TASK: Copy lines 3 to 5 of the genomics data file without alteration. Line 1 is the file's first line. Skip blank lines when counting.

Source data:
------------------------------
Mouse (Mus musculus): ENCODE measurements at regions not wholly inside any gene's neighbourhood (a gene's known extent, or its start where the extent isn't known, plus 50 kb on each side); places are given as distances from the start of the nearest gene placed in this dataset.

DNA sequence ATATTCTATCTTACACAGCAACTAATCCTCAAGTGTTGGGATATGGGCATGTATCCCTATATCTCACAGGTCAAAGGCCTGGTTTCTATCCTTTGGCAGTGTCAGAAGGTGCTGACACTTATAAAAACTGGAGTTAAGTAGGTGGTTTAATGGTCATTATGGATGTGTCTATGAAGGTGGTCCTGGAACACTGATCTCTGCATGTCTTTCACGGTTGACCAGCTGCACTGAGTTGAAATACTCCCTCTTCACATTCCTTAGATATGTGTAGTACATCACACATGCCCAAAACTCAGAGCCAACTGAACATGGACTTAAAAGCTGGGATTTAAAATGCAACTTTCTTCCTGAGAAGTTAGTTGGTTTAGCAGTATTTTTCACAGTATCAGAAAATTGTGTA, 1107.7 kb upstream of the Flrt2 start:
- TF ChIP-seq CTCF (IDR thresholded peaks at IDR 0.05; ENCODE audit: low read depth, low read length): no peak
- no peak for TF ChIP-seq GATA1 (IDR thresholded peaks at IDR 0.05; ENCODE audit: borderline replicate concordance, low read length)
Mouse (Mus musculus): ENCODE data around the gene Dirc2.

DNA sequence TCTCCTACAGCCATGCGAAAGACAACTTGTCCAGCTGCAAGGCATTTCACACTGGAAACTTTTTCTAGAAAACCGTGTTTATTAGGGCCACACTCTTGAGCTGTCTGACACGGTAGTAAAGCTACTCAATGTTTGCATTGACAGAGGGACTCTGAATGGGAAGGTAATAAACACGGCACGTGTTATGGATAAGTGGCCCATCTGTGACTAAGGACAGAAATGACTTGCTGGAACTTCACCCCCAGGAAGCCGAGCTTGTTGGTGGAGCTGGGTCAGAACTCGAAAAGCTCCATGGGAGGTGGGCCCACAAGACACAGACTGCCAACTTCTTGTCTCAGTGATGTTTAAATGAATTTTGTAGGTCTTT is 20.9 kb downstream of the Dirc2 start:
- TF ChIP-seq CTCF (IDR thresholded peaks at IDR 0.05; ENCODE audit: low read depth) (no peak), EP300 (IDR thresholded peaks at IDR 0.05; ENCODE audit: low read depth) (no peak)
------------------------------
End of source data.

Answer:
- TF ChIP-seq CTCF (IDR thresholded peaks at IDR 0.05; ENCODE audit: low read depth, low read length): no peak
- no peak for TF ChIP-seq GATA1 (IDR thresholded peaks at IDR 0.05; ENCODE audit: borderline replicate concordance, low read length)
Mouse (Mus musculus): ENCODE data around the gene Dirc2.